Experience shows that, when we encounter an etymologically obscure late English word, a thorough search for possible cognates should be made in Dutch and Low (= northern) German. This is how a cognate of bad, also called by all lexicographers isolated, was uncovered (see my posts on this word). Dog, like bad, was probably a baby word. A promising approach to dog can be found in the 1982 paper by Ulrike Roider and in the 1983 paper by Thomas Markey. Roider listed German dialectal dogke “a foolish woman; doll,” obviously related to German Docke “doll.” Old dolls were often short pieces of wood dressed like manikins. One of the meanings of Engl. dock is “the solid fleshy part of a horse’s tail; crupper, rump”; the verb dock means “to remove the end of the tail; cut short.” Roider suggested that Engl. dog, allied to Docke, got its name from the practice of docking dogs’ tails. But perhaps there is a shorter way from “doll” to “dog.” If we are dealing with a baby word, it won’t come as a surprise that little children used the same monosyllable for the toy and the pet. The object’s form probably did not matter. Like bad, dog, with its phonetic variants, had limited currency in English and Low German, but, just as bad edged out evil, so did dog limit the sphere of application for hound.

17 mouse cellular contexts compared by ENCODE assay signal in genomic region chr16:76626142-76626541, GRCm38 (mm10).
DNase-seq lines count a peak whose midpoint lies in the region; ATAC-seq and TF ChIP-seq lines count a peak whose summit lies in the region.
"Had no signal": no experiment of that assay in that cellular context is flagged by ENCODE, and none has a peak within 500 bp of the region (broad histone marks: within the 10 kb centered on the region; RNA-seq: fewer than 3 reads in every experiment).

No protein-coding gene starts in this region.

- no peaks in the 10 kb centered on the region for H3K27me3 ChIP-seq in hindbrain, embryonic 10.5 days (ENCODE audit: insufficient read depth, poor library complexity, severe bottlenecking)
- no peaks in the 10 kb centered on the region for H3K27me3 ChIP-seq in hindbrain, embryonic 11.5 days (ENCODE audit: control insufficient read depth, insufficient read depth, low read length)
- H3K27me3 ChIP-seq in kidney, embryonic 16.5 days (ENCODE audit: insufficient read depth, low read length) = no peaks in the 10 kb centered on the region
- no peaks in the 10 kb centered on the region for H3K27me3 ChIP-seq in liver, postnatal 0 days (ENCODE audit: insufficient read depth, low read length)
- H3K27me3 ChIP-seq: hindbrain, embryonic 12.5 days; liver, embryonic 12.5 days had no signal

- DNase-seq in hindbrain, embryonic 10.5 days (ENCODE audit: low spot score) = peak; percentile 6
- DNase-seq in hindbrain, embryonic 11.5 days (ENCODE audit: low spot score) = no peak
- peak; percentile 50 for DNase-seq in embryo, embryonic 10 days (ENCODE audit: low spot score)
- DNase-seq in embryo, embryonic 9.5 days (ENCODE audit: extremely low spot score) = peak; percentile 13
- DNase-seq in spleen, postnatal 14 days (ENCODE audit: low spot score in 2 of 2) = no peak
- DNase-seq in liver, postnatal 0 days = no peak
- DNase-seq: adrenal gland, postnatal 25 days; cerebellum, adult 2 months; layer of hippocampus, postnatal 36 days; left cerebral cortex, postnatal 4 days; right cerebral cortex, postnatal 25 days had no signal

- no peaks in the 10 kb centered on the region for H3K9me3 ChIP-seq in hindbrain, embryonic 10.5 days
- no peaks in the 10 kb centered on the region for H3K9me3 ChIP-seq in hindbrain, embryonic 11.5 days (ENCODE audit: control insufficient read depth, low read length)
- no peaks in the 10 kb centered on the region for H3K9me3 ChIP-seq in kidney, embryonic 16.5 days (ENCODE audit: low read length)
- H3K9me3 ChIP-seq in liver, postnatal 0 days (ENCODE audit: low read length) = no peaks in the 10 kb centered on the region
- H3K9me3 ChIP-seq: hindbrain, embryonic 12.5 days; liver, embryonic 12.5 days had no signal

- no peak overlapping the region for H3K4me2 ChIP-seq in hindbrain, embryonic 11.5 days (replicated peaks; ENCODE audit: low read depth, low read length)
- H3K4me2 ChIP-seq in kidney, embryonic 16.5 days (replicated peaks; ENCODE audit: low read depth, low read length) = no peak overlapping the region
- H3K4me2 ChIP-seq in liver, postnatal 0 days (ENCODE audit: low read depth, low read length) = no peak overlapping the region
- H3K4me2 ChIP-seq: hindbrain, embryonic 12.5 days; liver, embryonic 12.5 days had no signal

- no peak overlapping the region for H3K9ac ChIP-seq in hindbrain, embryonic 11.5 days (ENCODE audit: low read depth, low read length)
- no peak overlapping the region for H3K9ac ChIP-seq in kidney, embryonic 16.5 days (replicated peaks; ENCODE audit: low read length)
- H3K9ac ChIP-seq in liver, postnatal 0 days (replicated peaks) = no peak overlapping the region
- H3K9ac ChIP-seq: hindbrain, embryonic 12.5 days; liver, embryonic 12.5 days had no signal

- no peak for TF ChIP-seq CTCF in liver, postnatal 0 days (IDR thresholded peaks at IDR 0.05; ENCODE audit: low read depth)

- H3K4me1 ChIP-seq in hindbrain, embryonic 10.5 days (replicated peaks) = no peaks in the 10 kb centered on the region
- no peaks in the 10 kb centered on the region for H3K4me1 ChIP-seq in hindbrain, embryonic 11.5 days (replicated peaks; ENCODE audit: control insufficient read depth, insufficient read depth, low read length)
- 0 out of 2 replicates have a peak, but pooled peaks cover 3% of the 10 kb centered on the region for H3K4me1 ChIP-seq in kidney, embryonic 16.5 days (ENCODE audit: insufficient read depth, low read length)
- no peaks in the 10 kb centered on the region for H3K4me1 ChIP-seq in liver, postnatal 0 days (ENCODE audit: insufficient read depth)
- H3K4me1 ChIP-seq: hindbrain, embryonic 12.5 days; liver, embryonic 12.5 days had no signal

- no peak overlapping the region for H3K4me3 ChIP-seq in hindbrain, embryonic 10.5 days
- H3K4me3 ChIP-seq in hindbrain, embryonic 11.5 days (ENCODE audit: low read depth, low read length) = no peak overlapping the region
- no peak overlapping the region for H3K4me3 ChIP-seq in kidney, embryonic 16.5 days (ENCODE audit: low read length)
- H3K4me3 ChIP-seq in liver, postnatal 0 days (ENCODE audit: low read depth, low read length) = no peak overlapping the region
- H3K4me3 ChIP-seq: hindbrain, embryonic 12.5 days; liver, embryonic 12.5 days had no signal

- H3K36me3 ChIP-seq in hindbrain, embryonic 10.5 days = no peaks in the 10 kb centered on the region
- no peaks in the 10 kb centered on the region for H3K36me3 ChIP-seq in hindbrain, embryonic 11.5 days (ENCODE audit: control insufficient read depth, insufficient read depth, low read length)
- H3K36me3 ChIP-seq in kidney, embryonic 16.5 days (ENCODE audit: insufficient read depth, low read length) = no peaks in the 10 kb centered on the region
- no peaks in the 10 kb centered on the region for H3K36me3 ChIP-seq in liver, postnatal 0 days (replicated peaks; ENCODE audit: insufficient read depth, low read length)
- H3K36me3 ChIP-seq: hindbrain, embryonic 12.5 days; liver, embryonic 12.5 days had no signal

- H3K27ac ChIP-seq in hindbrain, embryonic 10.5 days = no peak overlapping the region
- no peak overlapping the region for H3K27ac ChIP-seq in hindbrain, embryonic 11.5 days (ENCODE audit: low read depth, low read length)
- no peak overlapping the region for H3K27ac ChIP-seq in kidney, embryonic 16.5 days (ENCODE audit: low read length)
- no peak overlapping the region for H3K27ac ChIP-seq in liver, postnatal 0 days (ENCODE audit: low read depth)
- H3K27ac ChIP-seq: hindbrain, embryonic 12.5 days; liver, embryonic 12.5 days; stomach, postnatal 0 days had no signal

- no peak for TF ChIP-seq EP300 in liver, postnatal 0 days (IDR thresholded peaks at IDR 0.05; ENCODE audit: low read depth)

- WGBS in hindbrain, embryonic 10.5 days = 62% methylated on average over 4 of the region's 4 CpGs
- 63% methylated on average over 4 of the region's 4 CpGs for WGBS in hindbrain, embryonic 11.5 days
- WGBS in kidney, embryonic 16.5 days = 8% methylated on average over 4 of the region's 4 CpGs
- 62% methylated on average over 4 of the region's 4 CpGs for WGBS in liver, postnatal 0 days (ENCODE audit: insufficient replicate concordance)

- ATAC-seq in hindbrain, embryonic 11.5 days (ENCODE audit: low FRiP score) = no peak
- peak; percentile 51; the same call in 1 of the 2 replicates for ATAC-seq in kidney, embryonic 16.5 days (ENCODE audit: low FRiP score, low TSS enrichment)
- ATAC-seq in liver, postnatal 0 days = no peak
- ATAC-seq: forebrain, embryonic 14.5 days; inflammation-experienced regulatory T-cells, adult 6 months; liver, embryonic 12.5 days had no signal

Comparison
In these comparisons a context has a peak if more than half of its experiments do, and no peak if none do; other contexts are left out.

Markey cited similar Low German words in his discussion of dog. They mean “girl; doll; clump, straw bundle.” Like Roider, he referred to breeds of dogs with artificially abbreviated tails. But he followed Eric Hamp’s etymology of pig and reconstructed the basic meaning of those words as “small, young.” Hamp may have been right in connecting Engl. pig and Danish pige “girl,” but the common denominator was hardly the size of both. Let us remember that pig is another upstart; it superseded swine. Animals and children form a close union. “Little creature” applies to both, but it is more likely that dog and pig were vague, “polyfunctional” syllables out of the baby’s mouth. They could be applied to various objects, with toys, animals, and some pejorative epithets being especially prominent among them. Later grownups picked up such vague, rootless words, specified their use, and made them part of their vocabulary.
Featured image: Chihuaha by Teerasuwat Jiratarawat, Public Domain via Pixabay.